By the way, I don’t have a single submission for a guest post. Pleeeease? Please send me some help? I’ll love you forever!

The monkey sleeping on his giant bed.

Things to Try With Your Vet-Shy Dog

13 Apr

As some of you probably already know, I have to take my little Marco to the vet pretty often for check-ups. Because every time he goes there he has an unpleasant experience (like that time he got neutered, or the time he got his ball joint removed, or that time I had to board him for the wedding), he naturally associates the building and people with pain or discomfort. When I took him in February to have his thyroid checked and he growled at his vet, I knew I had to start re-wiring his perception of the place. If you have a similar problem with your dog getting cranky in new or uncomfortable places, I hope these things can help you too:

Marco really is a cute boy. I don't care what you say about his ears.

Take a bag of treats with you and reward your dog every time he allows someone to handle him. This is the ultimate trick for re-training your dog to think of something as a good experience. Nothing has more power over a dog than his sense of smell and the taste of food so it makes sense that it’s the best way to change a dog’s behavior. Find out what your dog’s favorite treat is and be sure you give it to him any time he cooperates. If he’s really on edge, he may not immediately take the treat. This is because a dog is actually only able to focus one thing at a time. If something terrifies him, he can’t think about the food until his fears are calmed. Just be patient and wave the treat under his nose until the smell distracts him. After that, it should be a piece of cake.

Also in the smell vein–think about wearing lavender-scented lotion or perfume. Just like for humans, the smell is relaxing for dogs and can take the edge off if you have an extra sensitive pet. The same idea can apply for any space, too. If you’re boarding your dog or taking him somewhere unfamiliar, rubbing some lavender scented oil on his bed or on a blanket can be soothing.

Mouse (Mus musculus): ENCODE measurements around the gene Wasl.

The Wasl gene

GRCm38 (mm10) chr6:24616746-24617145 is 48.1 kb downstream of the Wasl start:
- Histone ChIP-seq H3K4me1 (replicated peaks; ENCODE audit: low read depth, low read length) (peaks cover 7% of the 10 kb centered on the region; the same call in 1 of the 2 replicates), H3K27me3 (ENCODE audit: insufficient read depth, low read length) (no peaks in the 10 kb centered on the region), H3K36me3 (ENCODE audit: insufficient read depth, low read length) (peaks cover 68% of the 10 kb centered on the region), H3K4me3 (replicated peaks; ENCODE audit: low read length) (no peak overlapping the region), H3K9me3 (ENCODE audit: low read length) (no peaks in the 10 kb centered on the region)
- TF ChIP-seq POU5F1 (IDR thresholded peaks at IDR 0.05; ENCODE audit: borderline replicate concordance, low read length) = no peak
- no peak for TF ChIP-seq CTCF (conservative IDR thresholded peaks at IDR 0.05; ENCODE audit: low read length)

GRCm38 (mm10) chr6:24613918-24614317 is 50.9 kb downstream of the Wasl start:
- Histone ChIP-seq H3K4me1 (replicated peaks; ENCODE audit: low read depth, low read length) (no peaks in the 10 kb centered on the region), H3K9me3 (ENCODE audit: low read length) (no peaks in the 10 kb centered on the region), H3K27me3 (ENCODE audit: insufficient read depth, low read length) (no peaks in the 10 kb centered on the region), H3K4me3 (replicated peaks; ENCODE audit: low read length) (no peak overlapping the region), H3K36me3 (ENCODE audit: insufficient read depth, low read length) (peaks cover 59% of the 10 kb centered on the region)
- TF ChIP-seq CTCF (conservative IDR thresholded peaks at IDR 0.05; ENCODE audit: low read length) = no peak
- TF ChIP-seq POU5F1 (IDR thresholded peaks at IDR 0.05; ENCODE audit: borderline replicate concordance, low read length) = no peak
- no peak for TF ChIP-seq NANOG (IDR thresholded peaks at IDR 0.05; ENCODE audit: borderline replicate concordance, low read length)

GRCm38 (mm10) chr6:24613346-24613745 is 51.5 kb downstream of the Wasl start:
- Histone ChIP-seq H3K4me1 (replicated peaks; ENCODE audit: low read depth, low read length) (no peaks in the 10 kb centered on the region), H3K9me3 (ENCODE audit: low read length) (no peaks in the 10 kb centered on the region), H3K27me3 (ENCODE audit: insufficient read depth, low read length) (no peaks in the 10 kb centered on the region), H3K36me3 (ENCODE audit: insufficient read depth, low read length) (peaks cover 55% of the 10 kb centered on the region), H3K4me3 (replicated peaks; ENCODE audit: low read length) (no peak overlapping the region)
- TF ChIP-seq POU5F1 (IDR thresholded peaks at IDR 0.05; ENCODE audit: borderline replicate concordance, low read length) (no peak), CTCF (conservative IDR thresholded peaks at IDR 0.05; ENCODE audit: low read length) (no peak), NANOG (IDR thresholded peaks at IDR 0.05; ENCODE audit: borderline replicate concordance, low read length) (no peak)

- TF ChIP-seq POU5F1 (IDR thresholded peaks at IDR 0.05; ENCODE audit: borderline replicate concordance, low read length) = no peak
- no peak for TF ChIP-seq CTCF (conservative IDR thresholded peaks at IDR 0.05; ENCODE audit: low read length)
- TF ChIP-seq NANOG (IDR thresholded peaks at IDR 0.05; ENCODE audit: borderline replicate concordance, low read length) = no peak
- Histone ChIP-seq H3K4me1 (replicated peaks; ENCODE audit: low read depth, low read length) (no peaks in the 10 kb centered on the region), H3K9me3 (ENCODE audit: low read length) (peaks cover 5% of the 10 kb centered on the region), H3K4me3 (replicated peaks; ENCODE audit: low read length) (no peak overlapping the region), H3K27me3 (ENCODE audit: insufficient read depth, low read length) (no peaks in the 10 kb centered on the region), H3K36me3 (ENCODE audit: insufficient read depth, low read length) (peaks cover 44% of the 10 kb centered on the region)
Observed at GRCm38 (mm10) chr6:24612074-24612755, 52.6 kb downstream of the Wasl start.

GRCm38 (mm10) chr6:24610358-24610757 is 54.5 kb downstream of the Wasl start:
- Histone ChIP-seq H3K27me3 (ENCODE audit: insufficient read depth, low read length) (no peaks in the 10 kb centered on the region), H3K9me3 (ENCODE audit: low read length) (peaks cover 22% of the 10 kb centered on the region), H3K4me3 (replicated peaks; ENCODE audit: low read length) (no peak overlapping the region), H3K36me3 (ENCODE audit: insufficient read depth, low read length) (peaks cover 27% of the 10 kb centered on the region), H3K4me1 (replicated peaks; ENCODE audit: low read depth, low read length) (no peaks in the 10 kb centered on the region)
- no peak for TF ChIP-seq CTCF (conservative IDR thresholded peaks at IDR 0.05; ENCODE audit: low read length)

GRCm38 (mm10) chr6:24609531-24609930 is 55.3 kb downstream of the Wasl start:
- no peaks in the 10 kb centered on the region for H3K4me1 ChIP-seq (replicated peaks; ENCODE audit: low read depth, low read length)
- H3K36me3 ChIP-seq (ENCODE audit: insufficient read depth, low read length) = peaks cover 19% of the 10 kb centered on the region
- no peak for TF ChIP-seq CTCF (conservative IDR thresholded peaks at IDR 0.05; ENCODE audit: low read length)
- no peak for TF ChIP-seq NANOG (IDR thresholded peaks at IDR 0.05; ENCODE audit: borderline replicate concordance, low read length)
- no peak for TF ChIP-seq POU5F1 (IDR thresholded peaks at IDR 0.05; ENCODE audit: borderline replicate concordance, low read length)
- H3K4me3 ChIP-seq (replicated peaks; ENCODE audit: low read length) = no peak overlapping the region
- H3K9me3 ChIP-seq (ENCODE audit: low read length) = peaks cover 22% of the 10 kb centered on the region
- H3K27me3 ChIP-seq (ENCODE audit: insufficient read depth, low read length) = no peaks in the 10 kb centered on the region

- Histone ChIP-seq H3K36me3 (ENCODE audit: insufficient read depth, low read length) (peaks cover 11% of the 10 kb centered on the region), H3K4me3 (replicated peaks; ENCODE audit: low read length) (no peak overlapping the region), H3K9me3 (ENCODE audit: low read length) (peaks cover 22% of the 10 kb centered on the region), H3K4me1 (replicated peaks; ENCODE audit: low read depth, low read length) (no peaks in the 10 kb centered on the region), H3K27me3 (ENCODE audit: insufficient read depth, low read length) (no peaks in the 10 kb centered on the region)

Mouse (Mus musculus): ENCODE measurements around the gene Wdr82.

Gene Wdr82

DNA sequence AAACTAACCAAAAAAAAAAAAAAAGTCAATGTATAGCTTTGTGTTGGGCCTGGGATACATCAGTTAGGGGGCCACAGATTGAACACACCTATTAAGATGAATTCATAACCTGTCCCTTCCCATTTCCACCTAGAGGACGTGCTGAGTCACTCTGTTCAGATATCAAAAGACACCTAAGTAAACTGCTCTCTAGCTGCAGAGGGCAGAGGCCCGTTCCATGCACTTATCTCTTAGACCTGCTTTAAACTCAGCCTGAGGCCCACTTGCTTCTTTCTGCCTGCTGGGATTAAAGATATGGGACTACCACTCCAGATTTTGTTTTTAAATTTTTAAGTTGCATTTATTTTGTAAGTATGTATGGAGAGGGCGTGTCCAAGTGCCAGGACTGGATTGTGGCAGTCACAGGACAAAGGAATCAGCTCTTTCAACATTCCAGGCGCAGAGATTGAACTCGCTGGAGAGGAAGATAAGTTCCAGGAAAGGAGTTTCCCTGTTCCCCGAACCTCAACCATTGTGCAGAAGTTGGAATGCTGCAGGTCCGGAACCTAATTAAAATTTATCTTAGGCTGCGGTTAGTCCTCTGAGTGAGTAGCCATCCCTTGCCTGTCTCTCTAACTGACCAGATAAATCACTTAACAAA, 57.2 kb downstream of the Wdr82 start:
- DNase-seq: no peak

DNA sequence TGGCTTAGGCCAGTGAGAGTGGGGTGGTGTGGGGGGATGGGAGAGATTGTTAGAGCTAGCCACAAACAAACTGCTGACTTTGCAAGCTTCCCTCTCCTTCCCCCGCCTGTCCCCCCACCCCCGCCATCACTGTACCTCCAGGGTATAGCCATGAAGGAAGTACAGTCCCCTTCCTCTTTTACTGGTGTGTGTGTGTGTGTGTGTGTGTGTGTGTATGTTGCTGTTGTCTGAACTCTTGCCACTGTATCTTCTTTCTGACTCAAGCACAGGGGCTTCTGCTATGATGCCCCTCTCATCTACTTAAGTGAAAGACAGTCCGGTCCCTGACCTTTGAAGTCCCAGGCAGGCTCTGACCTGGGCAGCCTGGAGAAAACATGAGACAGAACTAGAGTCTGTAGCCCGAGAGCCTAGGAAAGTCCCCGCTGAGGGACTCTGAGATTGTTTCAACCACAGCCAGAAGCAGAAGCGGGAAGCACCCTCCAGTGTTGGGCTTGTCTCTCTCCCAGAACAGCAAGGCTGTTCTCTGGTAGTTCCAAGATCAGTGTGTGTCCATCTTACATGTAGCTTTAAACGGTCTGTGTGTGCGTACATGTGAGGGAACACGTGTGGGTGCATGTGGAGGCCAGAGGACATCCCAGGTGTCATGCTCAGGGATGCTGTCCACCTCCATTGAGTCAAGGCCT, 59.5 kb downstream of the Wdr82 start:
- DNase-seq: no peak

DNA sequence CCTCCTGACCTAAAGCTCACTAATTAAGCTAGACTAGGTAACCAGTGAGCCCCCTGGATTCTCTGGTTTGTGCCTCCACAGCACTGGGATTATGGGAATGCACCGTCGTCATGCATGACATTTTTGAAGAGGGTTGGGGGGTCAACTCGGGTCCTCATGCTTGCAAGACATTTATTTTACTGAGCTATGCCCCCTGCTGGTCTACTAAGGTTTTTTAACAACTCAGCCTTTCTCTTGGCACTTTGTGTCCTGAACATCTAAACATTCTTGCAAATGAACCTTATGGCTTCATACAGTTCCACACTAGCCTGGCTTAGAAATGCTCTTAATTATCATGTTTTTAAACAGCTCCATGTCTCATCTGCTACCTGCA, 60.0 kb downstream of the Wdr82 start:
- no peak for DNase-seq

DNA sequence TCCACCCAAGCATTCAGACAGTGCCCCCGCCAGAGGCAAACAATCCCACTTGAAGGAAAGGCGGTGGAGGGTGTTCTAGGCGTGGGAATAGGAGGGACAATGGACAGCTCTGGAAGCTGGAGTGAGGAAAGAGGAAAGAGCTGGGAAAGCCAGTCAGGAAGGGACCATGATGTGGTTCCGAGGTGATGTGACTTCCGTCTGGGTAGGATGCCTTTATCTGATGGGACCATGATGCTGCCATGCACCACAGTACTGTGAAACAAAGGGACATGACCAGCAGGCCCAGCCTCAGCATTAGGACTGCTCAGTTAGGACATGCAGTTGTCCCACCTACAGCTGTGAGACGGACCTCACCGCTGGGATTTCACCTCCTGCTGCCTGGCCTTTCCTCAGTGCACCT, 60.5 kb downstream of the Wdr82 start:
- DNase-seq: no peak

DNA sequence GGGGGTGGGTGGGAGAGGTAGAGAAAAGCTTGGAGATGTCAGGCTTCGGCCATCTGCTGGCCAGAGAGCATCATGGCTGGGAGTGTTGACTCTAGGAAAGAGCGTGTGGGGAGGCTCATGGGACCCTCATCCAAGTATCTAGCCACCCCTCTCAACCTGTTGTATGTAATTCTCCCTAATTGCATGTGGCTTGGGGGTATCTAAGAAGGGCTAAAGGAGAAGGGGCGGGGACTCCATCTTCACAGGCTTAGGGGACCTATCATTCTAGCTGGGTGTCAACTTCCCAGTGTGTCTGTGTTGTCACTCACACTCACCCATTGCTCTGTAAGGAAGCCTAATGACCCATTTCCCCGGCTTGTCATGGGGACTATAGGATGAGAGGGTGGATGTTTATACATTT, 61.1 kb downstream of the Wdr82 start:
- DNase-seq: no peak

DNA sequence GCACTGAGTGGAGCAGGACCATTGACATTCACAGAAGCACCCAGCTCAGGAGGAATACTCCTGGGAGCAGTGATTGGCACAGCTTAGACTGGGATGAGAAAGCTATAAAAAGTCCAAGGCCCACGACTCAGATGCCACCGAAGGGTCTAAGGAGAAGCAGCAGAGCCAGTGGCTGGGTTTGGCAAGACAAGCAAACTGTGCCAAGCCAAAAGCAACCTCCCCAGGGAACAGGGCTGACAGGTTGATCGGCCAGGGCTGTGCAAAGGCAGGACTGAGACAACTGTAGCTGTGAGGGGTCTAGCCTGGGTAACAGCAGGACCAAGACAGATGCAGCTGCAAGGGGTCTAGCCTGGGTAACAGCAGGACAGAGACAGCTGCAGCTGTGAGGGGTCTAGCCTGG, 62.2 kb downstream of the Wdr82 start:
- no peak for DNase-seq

Watch for radial dominance. I don’t know that this is the actual term for it so let me describe what I mean. Sometimes when a dog is in an uncomfortable area, he will try to control what’s around him and will establish a certain radius where other dogs or people aren’t allowed. He can also tie this radius to you, thinking that he needs to keep a protective circle around your position. This is very natural for a dog and is close to what they would do as a pack animal in unfamiliar territory. If you notice your dog is sitting very alertly by your feet and shows a little aggression when people approach, just get up and take him for a quick walk around the room/building/area. He’ll stop worrying and become immersed in smelling and being curious. Curious is good and positive for a dog. It’s always the direction that you want to direct your dog when he’s showing fearful aggression.

If your dog is still tense, give him some mental exercise. While I’m walking my dog around the room, I’ll make him sit before we go in or out a door. I’ll pick things up around the office and let him smell them or let him do a trick for a treat. You could possibly take a chew toy or one of those toys that makes dogs work for the treat. Anything you can do to keep him focused on something he likes will keep him completely happy.

I tried all of these things last weekend when I took Marco in for another check-up and I’m pleased to say that there was minimal growling and he even got played with some children in the office and greeted a pet pig. So give them a try next time your furry friend is having trouble adjusting.

Sorry for the leave of absence, everyone. I’m back as much as I can be now. This may be a shorter week than usual but I have some personal issues to work out in the coming weeks and it kinda needs to take priority. Hopefully this will all result in some wonderful wisdom that I can pass down to you later. 🙂

A Walk in the (Dog) Park

23 Feb

4. Walk the dogs more often

I should have expanded this goal to say something more like, “train the dogs to be healthier and happier.” First, I have two perfect dogs– one, a female mini Aussie named Luca and the other, a male Lab mix named Marco. Luca has intense energy and with all her shepherd intelligence, she can easily slip into overly-anxious or obsessive behavior. She definitely thinks that she knows what’s best and that independence is something I have to constantly keep under tabs. Marco, on the other hand, is easy. He’s laid back and highly trainable/obedient. However, he has some health problems, one of which being that he has no hips sockets and has had some pretty serious surgery to eliminate any resulting pain from his condition. He’ll never be an athletic dog but he can definitely run and play with the best of them.